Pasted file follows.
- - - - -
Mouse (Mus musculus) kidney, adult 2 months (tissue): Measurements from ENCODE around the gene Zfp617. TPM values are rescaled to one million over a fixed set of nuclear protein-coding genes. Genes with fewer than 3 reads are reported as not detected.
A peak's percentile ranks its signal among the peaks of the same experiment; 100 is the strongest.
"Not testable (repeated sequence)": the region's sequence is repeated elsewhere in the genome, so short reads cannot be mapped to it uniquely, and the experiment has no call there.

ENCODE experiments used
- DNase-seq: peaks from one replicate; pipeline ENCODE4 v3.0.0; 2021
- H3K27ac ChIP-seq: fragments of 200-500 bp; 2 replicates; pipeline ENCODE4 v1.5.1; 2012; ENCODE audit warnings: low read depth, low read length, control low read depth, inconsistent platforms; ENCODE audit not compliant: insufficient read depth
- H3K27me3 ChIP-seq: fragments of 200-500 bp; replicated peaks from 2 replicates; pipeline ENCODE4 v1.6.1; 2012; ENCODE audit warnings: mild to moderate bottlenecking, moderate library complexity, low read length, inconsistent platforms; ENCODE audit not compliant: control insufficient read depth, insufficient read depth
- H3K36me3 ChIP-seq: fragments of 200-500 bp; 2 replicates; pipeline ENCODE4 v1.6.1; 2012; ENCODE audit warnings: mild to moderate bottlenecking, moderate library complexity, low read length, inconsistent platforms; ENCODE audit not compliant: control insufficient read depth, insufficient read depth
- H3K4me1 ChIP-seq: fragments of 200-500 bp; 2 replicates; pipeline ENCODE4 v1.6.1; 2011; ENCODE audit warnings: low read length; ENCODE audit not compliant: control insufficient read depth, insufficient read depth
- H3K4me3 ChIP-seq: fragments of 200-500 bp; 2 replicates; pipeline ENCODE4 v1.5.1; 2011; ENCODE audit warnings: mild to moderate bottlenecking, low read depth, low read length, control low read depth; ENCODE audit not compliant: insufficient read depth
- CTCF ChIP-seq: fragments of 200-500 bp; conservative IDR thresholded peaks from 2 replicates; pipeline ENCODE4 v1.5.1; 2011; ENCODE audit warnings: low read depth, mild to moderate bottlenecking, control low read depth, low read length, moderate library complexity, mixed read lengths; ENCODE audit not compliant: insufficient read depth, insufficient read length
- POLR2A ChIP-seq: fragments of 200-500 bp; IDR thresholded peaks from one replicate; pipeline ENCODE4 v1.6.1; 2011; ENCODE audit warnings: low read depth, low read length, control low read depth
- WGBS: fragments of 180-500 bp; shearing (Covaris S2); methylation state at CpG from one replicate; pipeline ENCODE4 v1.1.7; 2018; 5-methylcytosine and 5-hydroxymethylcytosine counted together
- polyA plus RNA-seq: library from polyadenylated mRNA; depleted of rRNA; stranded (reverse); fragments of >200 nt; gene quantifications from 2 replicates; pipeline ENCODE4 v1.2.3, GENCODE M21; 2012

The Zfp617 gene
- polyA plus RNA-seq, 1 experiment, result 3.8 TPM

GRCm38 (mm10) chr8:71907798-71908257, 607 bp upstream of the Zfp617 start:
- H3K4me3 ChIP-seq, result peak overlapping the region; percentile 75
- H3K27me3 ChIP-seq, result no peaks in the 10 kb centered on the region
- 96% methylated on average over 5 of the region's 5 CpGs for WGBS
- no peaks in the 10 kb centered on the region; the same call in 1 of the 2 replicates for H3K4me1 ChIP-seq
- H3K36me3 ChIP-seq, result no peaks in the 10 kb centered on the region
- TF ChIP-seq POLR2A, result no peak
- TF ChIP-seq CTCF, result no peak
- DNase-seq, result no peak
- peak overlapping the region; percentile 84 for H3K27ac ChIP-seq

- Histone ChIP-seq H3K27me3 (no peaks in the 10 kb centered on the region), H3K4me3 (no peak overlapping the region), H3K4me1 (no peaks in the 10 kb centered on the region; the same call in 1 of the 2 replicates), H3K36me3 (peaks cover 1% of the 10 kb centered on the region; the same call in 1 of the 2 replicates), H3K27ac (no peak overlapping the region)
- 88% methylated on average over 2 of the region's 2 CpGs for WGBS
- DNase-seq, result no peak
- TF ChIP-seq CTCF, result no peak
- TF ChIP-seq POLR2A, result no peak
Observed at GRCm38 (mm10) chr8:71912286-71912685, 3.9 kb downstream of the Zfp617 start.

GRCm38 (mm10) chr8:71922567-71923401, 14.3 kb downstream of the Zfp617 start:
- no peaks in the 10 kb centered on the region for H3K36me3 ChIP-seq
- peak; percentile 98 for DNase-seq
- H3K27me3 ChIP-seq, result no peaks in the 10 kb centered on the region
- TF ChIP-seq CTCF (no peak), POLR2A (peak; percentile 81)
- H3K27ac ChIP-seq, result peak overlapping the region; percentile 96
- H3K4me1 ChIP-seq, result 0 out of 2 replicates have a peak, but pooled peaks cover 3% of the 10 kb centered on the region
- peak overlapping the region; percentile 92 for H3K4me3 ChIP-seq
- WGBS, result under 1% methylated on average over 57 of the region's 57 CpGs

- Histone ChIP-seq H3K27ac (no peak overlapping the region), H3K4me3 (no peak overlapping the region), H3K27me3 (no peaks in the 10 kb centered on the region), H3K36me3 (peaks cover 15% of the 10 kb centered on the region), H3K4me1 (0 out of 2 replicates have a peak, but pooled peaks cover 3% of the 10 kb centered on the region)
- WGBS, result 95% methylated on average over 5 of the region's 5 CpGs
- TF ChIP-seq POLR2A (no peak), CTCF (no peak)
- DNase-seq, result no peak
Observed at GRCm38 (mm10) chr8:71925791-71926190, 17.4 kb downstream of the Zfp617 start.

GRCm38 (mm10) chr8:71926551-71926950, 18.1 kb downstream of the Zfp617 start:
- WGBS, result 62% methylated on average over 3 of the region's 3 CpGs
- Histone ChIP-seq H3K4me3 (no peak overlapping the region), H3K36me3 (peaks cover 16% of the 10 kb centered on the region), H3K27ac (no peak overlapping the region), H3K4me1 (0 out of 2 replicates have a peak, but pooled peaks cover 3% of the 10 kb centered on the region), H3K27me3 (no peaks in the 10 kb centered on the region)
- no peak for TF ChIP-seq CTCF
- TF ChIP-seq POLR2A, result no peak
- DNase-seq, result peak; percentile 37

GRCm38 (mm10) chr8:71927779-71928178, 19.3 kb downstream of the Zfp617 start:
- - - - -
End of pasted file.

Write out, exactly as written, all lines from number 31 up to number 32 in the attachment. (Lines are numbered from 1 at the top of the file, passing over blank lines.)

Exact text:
- TF ChIP-seq POLR2A, result no peak
Observed at GRCm38 (mm10) chr8:71912286-71912685, 3.9 kb downstream of the Zfp617 start.